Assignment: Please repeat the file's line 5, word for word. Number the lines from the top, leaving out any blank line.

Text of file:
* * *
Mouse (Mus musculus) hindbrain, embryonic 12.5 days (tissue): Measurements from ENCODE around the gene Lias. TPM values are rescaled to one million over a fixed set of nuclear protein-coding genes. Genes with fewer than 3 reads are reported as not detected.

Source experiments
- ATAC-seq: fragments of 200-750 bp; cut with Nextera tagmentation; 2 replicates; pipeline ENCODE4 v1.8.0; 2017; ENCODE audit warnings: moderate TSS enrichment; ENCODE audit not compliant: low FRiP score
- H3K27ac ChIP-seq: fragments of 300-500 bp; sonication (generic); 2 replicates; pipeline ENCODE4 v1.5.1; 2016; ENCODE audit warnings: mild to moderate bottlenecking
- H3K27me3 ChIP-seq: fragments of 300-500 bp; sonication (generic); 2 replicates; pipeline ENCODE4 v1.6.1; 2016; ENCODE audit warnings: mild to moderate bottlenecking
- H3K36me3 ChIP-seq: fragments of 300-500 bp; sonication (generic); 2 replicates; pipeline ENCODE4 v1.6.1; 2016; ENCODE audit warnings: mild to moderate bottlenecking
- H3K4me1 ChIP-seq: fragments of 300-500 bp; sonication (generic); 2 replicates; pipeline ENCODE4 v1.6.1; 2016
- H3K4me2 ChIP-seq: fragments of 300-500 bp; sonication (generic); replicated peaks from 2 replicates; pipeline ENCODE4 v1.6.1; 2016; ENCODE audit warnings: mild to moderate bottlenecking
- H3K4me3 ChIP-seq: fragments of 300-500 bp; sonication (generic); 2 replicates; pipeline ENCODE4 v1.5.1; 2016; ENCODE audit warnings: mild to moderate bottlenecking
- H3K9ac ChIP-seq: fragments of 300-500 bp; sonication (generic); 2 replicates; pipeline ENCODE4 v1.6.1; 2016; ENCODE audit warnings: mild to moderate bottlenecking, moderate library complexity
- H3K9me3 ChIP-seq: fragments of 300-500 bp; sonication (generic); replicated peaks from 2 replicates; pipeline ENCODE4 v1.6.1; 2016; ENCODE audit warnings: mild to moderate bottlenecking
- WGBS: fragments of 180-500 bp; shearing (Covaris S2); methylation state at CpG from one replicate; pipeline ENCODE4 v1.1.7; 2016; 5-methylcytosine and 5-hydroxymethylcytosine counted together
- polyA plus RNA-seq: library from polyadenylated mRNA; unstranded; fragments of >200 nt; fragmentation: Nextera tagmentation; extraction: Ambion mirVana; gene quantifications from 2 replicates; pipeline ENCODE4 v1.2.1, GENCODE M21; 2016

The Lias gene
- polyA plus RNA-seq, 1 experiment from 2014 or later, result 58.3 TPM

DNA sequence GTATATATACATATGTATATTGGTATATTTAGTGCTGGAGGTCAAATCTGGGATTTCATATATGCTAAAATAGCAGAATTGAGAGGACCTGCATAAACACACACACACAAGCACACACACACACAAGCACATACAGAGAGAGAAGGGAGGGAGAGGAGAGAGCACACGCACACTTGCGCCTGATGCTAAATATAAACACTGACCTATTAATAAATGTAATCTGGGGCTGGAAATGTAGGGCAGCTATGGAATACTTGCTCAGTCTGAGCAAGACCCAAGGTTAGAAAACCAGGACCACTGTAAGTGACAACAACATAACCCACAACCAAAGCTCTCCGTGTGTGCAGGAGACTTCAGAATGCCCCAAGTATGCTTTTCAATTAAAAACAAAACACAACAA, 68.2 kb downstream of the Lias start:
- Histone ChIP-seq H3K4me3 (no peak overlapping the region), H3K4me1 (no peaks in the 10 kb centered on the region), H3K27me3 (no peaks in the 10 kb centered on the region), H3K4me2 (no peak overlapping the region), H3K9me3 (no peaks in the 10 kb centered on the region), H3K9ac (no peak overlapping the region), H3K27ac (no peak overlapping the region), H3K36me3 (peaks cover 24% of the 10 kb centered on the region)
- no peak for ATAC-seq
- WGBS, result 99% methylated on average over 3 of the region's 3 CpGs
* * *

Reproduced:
- H3K27me3 ChIP-seq: fragments of 300-500 bp; sonication (generic); 2 replicates; pipeline ENCODE4 v1.6.1; 2016; ENCODE audit warnings: mild to moderate bottlenecking